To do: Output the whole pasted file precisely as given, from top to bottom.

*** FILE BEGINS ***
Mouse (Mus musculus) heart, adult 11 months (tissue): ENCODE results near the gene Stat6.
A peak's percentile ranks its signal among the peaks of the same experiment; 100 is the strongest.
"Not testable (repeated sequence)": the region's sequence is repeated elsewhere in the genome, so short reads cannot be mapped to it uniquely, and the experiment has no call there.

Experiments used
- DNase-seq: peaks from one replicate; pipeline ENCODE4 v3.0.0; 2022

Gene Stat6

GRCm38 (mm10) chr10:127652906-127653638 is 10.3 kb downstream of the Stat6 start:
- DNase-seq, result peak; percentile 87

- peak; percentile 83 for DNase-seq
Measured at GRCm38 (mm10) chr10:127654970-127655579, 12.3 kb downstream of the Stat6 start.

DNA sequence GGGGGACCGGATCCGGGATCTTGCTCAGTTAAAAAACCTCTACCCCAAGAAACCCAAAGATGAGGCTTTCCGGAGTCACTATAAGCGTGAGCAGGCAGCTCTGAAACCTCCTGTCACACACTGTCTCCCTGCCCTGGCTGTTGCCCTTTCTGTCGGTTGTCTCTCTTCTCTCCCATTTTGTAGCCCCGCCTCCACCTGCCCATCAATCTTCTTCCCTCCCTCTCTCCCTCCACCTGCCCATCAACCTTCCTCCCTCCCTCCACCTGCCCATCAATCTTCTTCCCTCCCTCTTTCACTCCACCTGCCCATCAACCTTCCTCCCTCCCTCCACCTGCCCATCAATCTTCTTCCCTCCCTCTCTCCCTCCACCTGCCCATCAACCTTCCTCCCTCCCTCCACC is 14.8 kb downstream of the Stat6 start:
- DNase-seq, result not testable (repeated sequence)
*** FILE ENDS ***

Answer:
Mouse (Mus musculus) heart, adult 11 months (tissue): ENCODE results near the gene Stat6.
A peak's percentile ranks its signal among the peaks of the same experiment; 100 is the strongest.
"Not testable (repeated sequence)": the region's sequence is repeated elsewhere in the genome, so short reads cannot be mapped to it uniquely, and the experiment has no call there.

Experiments used
- DNase-seq: peaks from one replicate; pipeline ENCODE4 v3.0.0; 2022

Gene Stat6

GRCm38 (mm10) chr10:127652906-127653638 is 10.3 kb downstream of the Stat6 start:
- DNase-seq, result peak; percentile 87

- peak; percentile 83 for DNase-seq
Measured at GRCm38 (mm10) chr10:127654970-127655579, 12.3 kb downstream of the Stat6 start.

DNA sequence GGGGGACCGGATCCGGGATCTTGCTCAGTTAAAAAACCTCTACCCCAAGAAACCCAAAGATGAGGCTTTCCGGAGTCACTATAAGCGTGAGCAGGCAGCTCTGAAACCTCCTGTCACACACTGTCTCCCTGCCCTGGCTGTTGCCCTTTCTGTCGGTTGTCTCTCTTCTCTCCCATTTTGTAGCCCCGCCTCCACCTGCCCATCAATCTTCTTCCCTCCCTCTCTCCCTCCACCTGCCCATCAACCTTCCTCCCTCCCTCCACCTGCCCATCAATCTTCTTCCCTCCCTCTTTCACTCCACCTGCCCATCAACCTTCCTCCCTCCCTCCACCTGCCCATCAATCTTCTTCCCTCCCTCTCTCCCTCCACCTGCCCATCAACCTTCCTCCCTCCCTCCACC is 14.8 kb downstream of the Stat6 start:
- DNase-seq, result not testable (repeated sequence)